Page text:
More work planned for controversial South Fork Trail
State Parks crews to fix last summer’s redesign
When Chugach State Park crews finished a rehabilitation project on the popular South Fork Trail to Eagle and Symphony lakes last summer, the response from South Fork residents wasn’t exactly enthusiastic.
“Some people aren’t very happy with it,” said Blaine Smith, a trails specialist with the park.
That’s an understatement.
In October, the South Fork Community Council voted to send a letter to State Parks protesting the new trail design. Among the community council’s concerns were that the trail removed too much vegetation, created a “permanent visible scar on the landscape,” and appears too much like a road rather than a natural trail.
South Fork council vice president Lora Reinbold said neighborhood residents felt like they had been misled by State Parks. Instead of a simple upgrade project, Reinbold said the trail was radically changed.
“It was not what we were expecting,” she said.
From its trailhead, the trail climbs about 600 feet up the valley to Eagle and Symphony lakes. Along the route, there are also side trails leading to the Hunter Pass and Hanging Valley trails.
Following a park-wide Trails Inventory and Assessment project that began in 2007, it was determined that the trail was “heavily degraded,” according to a project update on the department’s website. Work on the new trail began last spring, and the new trail to the lakes was completed by the end of the summer.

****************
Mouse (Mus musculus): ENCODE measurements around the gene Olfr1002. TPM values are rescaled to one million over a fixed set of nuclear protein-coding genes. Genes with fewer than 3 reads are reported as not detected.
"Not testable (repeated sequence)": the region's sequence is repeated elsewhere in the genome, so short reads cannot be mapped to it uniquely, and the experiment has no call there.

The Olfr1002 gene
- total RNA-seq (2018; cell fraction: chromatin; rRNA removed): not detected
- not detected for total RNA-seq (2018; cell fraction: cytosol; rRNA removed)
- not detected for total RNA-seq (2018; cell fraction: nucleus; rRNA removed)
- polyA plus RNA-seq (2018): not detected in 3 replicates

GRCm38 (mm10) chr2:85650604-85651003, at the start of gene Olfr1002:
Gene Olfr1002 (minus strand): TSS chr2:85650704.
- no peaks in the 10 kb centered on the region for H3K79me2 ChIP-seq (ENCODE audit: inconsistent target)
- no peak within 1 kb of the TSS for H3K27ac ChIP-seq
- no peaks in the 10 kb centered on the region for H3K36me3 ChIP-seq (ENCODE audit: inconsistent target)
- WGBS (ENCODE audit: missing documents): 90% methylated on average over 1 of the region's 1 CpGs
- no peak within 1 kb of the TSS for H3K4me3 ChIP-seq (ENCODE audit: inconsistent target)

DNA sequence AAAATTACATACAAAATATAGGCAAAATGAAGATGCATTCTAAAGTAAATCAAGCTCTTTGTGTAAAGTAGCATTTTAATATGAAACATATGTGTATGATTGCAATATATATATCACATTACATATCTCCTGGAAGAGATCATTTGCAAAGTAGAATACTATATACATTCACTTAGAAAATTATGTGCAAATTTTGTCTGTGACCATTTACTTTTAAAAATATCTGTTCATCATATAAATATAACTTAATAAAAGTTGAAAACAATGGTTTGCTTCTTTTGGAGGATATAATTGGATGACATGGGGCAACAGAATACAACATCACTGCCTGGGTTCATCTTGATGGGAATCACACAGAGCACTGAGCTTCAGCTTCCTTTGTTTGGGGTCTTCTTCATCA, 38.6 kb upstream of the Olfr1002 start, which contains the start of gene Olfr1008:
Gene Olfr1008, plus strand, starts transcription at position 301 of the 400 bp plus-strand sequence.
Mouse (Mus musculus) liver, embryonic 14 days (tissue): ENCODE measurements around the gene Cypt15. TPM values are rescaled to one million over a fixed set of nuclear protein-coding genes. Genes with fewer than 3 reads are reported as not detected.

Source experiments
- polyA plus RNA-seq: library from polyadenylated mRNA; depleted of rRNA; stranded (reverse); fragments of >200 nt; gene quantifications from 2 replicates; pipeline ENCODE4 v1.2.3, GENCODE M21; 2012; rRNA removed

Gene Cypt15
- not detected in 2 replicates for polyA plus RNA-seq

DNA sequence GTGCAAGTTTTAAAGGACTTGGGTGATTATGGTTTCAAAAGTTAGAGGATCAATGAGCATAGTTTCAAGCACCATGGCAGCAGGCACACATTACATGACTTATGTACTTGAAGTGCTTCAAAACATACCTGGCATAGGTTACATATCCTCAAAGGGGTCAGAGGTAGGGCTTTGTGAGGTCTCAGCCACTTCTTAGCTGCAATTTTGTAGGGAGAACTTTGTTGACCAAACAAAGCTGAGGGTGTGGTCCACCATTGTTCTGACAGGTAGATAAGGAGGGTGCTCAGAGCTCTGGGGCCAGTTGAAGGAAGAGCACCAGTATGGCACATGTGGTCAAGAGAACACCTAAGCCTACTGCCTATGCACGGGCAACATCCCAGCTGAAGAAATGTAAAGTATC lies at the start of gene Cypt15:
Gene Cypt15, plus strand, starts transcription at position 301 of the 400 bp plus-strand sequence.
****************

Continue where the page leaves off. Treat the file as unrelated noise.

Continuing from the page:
But Smith acknowledged the new trail has its issues. He explained that the trail was, indeed, realigned to address drainage issues. Now, it runs roughly parallel to the old trail — sometimes along the same route, sometimes veering off by a couple hundred yards. But because heavy machinery was used to widen the trail, he said its aesthetic qualities were lacking when the project was completed.
“We cut in a whole different trail more or less,” he said.
However, that’s not the end of the story.
Next month, Smith said he plans to visit the community council to let them know there’s still work left to be done on the trail.
“We’ve got a plan this summer that I’m interested in getting the public involved with,” he said.
Smith said a crew of about a dozen workers will plant vegetation and rehabilitate the trail so that it more closely mirrors the old trail. The existing 60-inch-wide trail will be narrowed to about 36-42 inches, and Smith is hoping that the end result will be something everyone will be happy with.
“We’re determined to improve it and fix the issues,” he said.
Reinbold said she can’t wait to hear what Smith has to say.
“We’re really looking forward to his presentation,” she said.
Smith will meet with the South Fork Community Council at 7 p.m. on May 3 at Eagle River High. He said he’s hopeful area residents will be understanding of State Parks’ ultimate goal.
“For this project to be a success, people have to end up with a product that they like in the end,” he said.